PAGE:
Analysts say withholding information on the level of demand at the CBN’s auction could weigh negatively on the naira and trigger speculative purchases on the interbank market, which together with a global slowdown, may force the CBN to hike rates again or intervene in currency markets, albeit with diminishing firepower of available FX reserves.
Nigeria’s economy, reacting to the last rate hikes, slowed down from 7.7 per cent year on year growth in the second quarter, to 7.4 per cent growth in the third – Further rate hikes would presumably continue that trend.
The CBNs Monetary Policy Committee (MPC) is expected to meet on January 30th, 2012 .December Inflation moderated to 10.3%, but the CBN has hinted that with subsidy removal inflation is expected to rise to 14%.
The Nigerian government budget, expected to increase spending while also continuing subsidies on petrol and stoking more inflation, is yet another pointer towards more rate hikes in an uncertain global economic environment.
Bankole Odusanya, fixed Income expert UBA, in a recent interview commented on the effect of possible pro cyclical Central Bank tightening in a slowing global growth environment.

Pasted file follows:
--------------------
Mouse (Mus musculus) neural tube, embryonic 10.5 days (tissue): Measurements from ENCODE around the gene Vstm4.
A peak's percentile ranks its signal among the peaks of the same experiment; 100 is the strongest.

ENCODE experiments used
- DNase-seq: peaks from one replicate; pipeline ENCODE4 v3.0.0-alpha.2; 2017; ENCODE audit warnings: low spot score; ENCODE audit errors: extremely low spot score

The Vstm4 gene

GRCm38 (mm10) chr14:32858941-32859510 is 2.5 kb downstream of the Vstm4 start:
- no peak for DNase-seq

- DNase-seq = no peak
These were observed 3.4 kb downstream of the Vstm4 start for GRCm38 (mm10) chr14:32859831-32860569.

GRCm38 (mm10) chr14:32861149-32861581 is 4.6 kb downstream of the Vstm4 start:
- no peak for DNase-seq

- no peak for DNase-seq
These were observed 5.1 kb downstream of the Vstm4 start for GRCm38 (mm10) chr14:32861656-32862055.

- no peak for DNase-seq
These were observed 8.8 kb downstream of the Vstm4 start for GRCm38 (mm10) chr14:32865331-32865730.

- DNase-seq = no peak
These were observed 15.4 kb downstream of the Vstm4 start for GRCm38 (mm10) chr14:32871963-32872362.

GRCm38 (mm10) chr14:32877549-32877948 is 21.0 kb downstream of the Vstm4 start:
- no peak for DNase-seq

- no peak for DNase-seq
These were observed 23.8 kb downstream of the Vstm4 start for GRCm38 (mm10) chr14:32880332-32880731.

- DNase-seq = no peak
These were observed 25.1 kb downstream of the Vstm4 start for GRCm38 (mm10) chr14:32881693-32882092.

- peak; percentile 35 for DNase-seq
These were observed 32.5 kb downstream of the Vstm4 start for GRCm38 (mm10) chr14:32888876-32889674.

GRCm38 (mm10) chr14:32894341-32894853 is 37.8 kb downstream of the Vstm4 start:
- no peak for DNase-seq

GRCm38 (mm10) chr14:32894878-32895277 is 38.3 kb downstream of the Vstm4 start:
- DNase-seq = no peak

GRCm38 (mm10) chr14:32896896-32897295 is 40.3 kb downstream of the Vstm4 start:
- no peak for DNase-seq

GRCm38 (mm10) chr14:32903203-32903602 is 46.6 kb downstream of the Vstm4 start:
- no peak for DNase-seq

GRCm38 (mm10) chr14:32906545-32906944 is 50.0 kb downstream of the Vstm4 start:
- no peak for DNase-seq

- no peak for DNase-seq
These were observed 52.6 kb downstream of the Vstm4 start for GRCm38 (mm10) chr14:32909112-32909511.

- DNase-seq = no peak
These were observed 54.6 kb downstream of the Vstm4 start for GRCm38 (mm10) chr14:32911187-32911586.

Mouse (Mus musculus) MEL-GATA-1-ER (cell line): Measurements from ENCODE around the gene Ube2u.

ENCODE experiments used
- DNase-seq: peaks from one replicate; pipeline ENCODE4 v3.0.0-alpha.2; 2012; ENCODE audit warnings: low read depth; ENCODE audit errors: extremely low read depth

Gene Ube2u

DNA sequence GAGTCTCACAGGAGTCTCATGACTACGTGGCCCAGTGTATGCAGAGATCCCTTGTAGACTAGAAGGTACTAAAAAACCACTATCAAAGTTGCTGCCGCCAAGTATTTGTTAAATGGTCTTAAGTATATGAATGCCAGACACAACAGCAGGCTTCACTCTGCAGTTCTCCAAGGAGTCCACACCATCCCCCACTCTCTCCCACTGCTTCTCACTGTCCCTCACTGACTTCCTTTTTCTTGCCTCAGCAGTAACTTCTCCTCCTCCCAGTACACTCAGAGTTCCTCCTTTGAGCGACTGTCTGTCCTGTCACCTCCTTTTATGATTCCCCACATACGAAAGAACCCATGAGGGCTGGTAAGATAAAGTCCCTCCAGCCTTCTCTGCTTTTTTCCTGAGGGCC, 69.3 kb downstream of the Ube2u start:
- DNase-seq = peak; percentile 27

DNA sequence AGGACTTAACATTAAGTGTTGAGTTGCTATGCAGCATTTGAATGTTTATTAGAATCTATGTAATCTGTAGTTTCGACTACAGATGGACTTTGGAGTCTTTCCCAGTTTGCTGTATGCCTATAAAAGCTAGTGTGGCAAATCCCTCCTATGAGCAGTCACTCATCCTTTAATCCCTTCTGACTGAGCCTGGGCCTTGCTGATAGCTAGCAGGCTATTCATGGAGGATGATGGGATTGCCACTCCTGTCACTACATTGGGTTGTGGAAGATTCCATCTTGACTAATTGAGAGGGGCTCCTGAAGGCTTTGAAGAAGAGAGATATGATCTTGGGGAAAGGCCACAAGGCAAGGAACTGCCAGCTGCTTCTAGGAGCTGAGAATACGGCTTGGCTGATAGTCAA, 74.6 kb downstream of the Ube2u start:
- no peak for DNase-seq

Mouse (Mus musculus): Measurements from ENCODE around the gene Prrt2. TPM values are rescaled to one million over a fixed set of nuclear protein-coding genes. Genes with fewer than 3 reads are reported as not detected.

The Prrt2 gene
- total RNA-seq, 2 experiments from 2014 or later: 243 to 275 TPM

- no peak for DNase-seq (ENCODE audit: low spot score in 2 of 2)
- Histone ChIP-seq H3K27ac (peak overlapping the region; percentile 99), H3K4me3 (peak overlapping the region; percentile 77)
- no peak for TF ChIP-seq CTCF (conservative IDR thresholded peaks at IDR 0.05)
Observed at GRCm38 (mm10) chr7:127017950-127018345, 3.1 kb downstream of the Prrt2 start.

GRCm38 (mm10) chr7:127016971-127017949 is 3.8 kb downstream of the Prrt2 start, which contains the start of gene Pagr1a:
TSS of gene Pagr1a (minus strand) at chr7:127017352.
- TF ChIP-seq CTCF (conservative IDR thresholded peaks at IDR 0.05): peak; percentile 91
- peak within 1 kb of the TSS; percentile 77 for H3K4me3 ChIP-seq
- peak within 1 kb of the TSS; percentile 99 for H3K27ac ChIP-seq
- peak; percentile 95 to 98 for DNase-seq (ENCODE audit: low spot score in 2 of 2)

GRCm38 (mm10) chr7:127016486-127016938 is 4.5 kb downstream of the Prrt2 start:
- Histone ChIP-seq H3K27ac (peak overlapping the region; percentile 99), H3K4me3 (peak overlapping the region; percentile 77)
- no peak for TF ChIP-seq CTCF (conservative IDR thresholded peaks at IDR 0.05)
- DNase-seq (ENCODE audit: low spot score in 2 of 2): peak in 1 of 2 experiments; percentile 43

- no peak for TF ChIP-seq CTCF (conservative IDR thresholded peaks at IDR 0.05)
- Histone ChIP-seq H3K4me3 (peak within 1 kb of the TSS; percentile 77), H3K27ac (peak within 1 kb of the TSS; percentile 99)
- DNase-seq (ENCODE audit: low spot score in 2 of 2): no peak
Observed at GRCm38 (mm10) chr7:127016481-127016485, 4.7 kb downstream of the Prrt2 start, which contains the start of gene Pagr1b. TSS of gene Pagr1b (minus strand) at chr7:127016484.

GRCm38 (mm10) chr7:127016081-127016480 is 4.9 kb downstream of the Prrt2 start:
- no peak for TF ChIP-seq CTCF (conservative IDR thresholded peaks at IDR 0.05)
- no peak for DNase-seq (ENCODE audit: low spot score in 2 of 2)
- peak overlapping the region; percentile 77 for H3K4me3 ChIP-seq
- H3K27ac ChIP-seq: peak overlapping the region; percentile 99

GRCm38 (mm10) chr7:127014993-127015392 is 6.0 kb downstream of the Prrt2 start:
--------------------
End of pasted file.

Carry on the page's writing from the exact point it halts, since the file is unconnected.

“The CBN governor himself stated that its very possible that by half year, inflation could hit 14 percent, but using the Monetary Policy Rate (MPR) to tighten the economy might be too drastic. MPR does not just curb inflation themselves, they determine lending rates and other rates in the economy and you don’t want to tighten things too much”
Any MPR rate increase by the Central Bank would also worsen Nigeria ’s already inverted yields curve, a situation when short-term interest rates exceed long-term rates.
Bankole Odusanya, fixed Income expert UBA continues “It’s a very inverse yield curve on the bond, the 2013 maturity yields opened at 16.25 – 16.19 per cent but is expected to close at sub 15 per cent, the longer tenure bonds were bought a lot in the last one yr, with the yield at 14 – 15 per cent, that is lower than short term bonds”